Children with SVT may feel like their heart is racing or pounding. If their heart cannot pump enough blood and oxygen to their brain, they may feel lightheaded or dizzy. Rarely, children with SVT have no symptoms.

Infants and very young children may not be able to communicate symptoms of SVT. But in some cases, a caregiver might notice a racing heartbeat.

Diagnosing Supraventricular Tachycardia

To diagnose this condition, your child’s doctor will examine your child, check their heartbeat and use a stethoscope to listen to their heart. The doctor will ask for details about any symptoms your child has, their health history and your family health history.

To learn about the electrical activity in your child’s heart, the doctor will use an electrocardiogram (ECG). If an abnormal heartbeat does not happen during this test, your child may need to wear a portable rhythm-monitoring device at home.

  • Holter monitor can record your child’s heart’s activity for 24 hours.
  • An event recorder can be turned on by your child when they feel a problem with their heart rhythm.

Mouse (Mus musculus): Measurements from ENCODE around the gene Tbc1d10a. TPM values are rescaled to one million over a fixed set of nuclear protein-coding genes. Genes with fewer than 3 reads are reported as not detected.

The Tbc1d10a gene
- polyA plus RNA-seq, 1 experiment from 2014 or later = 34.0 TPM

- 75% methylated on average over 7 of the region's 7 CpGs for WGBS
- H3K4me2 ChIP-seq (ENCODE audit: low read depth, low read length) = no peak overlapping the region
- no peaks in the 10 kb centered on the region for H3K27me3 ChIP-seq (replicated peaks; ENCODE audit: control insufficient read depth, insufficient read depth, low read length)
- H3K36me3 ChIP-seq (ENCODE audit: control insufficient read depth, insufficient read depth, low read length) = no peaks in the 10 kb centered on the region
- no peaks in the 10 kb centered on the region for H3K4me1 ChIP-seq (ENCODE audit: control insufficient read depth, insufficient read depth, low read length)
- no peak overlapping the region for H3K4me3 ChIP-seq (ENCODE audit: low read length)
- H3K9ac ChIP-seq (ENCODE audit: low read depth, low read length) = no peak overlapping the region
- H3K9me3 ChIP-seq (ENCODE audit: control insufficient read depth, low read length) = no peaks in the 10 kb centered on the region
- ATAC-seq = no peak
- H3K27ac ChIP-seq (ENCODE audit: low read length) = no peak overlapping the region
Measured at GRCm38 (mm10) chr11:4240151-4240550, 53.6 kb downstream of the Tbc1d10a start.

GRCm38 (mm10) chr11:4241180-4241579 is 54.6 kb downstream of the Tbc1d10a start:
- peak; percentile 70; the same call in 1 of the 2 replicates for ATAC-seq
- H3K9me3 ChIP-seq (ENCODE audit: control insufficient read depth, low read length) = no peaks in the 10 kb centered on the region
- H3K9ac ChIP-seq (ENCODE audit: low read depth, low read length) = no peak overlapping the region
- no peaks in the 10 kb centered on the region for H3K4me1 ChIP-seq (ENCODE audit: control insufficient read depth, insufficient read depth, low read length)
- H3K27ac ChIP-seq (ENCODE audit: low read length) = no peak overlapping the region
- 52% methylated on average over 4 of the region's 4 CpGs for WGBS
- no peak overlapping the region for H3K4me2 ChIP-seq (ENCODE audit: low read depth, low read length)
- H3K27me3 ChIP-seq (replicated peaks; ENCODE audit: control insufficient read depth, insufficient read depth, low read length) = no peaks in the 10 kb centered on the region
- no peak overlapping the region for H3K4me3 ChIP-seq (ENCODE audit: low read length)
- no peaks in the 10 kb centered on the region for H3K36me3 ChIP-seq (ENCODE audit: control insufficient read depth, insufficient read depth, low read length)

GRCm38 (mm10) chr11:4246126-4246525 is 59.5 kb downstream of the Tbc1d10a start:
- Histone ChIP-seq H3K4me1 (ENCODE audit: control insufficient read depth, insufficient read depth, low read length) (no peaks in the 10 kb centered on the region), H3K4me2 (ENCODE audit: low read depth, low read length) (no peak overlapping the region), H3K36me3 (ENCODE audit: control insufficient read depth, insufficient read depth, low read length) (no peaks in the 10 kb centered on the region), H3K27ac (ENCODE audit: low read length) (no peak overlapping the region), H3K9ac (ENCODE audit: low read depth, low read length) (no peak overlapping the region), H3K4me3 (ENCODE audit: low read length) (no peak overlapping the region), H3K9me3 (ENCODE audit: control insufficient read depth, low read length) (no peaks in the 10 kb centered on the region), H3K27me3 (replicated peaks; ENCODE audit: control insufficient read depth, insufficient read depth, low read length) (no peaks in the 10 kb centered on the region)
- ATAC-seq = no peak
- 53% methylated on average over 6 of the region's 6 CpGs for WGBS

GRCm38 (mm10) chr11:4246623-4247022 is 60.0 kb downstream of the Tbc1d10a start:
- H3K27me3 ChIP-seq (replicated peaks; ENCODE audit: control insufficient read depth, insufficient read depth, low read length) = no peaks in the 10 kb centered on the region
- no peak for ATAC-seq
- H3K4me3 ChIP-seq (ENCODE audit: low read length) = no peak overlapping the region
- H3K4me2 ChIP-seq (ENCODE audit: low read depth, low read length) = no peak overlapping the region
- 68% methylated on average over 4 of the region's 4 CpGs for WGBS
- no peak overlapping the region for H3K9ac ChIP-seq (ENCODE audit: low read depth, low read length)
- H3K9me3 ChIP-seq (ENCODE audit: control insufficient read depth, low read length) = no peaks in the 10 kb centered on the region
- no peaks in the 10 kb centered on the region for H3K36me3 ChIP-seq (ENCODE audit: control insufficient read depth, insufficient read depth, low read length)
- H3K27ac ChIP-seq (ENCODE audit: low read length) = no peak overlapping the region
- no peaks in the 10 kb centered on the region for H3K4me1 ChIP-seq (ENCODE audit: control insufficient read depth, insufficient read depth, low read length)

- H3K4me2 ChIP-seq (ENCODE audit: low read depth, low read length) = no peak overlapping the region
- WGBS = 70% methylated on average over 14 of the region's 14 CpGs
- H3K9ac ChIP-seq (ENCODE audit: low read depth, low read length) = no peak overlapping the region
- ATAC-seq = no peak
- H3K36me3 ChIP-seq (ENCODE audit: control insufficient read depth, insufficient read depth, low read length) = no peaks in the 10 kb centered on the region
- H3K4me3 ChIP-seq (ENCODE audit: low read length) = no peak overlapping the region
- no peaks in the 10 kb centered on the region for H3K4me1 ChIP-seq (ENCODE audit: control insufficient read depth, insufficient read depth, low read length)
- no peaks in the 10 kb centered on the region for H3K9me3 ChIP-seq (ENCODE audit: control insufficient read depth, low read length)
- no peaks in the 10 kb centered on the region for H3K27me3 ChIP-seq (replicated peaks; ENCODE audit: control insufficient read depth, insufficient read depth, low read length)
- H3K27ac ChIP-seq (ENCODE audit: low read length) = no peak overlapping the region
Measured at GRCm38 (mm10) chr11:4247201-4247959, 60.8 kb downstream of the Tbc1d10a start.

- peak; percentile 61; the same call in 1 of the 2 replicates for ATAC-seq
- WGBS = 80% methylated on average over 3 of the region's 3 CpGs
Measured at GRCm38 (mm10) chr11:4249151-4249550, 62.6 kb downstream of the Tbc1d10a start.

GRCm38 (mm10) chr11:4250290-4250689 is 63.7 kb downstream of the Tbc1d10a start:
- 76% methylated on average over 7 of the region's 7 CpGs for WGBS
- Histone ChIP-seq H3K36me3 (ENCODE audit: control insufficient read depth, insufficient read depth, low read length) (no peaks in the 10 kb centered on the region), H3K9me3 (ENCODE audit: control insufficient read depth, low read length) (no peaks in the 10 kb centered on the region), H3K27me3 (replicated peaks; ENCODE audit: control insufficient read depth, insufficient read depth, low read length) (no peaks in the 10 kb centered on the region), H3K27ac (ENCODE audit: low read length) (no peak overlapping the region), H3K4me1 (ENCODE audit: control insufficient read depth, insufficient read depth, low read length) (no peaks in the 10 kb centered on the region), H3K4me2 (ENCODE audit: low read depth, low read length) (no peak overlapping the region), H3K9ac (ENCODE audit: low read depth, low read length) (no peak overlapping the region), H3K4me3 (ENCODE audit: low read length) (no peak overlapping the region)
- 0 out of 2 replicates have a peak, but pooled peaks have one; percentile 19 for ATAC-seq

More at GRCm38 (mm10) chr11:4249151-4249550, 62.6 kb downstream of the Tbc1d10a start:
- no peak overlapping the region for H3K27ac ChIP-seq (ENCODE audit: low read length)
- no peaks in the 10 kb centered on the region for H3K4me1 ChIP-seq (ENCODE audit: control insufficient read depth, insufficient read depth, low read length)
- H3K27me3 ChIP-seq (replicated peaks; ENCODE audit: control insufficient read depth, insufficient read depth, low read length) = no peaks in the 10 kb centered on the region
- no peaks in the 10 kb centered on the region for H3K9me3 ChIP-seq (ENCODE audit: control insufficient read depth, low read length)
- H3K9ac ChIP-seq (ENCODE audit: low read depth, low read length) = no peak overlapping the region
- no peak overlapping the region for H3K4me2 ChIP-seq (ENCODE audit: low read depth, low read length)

To get more information about how your child’s heart looks and works, your child may need other tests, like a chest X-rayexercise test or an echocardiogram. A rhythm specialist (pediatric electrophysiologist) may also use electrophysiology studies to help find the cause of a child’s abnormal rhythm and decide which treatment to use.

Treating Supraventricular Tachycardia

Children with SVT do not always need treatment. Often, this type of fast heartbeat does not cause any problems. If SVT does not happen to your child often and symptoms do not bother them, they may only need to have regular checkups in the clinic.